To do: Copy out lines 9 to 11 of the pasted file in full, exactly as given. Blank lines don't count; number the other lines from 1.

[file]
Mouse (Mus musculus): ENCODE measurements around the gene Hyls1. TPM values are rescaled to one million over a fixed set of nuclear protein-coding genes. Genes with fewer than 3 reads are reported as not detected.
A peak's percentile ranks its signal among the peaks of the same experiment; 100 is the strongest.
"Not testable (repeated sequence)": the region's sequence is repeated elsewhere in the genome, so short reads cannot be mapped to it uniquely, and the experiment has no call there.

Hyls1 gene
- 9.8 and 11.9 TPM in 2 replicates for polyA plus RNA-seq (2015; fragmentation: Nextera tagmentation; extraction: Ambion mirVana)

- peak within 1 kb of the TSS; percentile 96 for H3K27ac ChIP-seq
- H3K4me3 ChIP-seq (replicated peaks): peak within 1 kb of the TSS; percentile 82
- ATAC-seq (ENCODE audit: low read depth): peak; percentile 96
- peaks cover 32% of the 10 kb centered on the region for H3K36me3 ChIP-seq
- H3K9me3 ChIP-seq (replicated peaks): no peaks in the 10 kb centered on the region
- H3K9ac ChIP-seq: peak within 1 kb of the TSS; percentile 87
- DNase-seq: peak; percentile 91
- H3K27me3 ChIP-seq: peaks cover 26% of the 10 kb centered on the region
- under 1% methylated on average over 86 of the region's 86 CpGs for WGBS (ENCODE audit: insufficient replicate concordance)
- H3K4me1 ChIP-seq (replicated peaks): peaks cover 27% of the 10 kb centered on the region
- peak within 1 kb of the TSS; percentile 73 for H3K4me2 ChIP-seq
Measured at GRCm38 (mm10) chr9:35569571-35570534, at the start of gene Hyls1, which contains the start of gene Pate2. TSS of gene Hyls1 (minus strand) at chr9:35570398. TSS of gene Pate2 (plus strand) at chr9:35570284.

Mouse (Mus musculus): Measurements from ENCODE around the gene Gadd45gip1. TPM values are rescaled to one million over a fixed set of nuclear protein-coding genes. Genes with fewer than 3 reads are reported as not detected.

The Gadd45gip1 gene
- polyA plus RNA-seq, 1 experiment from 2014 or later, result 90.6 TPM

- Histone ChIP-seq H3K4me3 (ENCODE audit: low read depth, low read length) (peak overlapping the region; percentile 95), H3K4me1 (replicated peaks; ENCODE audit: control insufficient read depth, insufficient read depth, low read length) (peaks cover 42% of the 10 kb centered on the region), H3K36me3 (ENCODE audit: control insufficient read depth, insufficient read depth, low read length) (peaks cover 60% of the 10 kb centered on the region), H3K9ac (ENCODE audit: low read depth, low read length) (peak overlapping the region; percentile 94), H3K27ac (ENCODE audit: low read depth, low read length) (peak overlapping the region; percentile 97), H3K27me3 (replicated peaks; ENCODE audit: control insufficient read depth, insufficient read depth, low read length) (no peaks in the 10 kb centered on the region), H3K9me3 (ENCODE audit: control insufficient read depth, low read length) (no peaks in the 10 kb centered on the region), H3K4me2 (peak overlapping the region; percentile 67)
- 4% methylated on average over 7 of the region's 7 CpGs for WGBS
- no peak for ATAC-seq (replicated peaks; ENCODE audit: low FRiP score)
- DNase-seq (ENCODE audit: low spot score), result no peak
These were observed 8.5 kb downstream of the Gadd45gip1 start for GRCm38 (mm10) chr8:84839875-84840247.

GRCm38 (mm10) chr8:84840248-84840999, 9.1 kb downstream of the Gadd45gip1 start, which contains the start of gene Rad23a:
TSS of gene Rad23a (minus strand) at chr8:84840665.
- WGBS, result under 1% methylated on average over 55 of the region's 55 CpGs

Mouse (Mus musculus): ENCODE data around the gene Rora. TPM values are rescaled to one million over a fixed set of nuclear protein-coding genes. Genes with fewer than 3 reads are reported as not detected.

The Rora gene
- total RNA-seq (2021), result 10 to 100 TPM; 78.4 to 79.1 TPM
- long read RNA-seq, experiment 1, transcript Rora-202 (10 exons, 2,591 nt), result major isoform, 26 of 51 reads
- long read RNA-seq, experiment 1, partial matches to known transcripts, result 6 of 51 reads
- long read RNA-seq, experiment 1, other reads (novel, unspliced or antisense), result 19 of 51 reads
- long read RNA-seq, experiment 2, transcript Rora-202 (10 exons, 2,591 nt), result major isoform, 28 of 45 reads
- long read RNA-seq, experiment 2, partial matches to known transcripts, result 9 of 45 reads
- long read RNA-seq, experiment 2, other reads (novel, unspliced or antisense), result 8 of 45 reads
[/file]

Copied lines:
- peaks cover 32% of the 10 kb centered on the region for H3K36me3 ChIP-seq
- H3K9me3 ChIP-seq (replicated peaks): no peaks in the 10 kb centered on the region
- H3K9ac ChIP-seq: peak within 1 kb of the TSS; percentile 87